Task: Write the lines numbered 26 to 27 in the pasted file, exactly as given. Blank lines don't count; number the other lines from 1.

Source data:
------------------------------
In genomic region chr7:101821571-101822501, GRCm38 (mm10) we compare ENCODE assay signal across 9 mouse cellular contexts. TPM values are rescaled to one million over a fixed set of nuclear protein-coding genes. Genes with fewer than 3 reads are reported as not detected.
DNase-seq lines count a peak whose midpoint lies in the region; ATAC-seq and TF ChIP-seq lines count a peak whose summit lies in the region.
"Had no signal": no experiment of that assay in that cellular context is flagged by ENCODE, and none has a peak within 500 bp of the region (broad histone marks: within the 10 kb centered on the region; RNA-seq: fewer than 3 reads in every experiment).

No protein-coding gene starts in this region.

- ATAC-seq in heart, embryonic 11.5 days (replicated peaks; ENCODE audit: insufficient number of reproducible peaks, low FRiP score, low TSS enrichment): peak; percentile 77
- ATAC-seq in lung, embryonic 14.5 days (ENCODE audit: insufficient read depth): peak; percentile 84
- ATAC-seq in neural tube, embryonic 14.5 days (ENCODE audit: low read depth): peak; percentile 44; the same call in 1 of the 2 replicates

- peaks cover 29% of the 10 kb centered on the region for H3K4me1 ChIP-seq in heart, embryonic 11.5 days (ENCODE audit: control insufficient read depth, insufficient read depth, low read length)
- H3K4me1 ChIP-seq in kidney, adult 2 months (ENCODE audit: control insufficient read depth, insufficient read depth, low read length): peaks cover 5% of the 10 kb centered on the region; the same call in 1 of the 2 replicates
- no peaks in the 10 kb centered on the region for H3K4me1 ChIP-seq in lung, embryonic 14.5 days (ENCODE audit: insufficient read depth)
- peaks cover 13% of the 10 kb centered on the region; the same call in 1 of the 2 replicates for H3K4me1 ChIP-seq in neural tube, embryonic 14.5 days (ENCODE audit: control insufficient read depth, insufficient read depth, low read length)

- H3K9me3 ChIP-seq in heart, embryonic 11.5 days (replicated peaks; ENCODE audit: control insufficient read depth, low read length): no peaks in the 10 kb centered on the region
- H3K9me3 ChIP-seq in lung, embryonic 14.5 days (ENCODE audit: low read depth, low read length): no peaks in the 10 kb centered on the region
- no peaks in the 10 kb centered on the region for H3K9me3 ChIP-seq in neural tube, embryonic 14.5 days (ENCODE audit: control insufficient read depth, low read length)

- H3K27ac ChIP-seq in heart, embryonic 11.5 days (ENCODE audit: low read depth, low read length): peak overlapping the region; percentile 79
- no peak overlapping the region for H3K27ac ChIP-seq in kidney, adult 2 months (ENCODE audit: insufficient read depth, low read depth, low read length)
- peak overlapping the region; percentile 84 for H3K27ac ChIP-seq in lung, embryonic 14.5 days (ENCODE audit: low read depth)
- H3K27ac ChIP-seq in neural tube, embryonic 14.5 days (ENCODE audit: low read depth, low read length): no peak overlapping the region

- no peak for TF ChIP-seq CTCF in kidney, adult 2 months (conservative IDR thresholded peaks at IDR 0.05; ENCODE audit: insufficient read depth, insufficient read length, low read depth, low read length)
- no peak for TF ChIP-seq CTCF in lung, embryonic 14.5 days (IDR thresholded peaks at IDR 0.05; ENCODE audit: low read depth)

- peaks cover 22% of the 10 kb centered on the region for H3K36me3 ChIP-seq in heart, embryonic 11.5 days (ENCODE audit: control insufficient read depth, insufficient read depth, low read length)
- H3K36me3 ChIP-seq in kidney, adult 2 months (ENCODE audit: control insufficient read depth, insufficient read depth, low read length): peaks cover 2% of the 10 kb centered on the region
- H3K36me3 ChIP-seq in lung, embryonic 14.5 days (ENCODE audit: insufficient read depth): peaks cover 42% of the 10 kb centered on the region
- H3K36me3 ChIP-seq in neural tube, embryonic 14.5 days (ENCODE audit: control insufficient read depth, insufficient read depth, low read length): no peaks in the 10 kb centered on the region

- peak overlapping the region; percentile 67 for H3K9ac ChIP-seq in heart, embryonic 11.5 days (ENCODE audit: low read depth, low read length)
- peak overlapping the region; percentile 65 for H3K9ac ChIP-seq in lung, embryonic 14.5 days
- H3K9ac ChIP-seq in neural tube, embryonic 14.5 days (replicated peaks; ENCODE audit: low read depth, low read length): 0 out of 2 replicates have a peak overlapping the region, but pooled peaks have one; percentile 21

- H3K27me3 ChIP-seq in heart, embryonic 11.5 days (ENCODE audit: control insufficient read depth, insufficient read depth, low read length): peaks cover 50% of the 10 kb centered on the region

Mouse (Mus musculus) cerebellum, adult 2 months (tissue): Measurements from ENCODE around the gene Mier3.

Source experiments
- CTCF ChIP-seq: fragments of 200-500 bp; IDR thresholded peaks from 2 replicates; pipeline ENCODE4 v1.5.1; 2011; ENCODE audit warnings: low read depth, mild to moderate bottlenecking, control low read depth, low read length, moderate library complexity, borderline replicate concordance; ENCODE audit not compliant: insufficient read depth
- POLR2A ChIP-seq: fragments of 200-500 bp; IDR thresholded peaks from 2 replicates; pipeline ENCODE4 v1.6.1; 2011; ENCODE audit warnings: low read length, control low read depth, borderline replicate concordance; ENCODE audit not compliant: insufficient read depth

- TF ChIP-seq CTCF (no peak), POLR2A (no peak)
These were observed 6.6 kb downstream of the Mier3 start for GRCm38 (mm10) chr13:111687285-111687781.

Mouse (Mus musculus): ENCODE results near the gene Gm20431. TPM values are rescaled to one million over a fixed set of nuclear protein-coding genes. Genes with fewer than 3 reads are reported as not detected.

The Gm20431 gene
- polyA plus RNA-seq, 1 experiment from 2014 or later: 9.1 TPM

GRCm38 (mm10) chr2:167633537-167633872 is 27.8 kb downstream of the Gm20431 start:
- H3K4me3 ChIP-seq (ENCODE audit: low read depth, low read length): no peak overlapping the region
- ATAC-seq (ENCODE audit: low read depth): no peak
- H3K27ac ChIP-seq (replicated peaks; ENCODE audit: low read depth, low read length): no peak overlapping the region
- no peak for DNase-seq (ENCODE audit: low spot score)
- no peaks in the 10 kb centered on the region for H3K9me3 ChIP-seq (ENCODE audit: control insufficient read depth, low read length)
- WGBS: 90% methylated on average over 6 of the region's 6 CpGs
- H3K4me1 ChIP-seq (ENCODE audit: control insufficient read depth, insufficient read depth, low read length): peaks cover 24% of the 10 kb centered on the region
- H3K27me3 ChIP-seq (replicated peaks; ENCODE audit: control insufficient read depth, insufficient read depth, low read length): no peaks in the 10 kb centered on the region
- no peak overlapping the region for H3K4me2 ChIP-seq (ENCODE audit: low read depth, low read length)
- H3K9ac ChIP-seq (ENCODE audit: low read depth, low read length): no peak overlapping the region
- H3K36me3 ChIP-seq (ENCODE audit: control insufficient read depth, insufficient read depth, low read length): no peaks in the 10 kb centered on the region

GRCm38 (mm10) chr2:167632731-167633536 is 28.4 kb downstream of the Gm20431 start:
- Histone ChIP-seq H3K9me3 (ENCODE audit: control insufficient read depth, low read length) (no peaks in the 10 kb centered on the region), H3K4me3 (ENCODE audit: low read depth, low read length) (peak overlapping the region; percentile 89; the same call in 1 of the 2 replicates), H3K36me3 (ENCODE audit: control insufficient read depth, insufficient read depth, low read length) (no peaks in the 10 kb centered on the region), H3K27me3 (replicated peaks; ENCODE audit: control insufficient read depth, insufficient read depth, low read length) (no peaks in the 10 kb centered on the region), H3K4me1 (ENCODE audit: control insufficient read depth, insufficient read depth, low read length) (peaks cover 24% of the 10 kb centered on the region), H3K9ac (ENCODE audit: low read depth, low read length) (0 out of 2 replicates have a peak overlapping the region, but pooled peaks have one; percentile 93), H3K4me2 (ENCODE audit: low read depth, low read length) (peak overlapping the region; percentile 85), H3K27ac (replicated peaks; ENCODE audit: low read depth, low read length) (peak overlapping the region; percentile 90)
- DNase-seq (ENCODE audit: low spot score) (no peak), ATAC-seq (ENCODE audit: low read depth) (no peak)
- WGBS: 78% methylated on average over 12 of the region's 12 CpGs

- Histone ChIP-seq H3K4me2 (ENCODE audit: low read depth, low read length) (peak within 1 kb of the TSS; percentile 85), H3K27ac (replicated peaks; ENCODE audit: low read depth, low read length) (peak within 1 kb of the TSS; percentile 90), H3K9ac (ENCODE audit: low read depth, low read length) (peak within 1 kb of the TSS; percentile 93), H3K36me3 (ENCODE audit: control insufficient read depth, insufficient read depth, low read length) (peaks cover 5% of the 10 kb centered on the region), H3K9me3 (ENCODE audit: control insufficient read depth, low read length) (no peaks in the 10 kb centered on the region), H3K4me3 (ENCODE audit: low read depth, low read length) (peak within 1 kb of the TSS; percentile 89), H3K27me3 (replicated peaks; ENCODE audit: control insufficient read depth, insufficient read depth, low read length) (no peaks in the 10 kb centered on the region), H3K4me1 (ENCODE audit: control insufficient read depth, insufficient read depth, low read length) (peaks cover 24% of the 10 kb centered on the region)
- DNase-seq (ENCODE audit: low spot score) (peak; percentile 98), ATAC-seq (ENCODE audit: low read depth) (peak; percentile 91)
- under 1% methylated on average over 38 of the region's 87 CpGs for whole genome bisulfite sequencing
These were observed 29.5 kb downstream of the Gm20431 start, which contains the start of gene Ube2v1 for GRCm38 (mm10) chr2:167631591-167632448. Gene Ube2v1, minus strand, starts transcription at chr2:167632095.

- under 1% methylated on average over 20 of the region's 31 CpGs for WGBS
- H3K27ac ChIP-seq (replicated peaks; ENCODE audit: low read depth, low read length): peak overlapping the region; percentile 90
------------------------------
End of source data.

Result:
- peak overlapping the region; percentile 65 for H3K9ac ChIP-seq in lung, embryonic 14.5 days
- H3K9ac ChIP-seq in neural tube, embryonic 14.5 days (replicated peaks; ENCODE audit: low read depth, low read length): 0 out of 2 replicates have a peak overlapping the region, but pooled peaks have one; percentile 21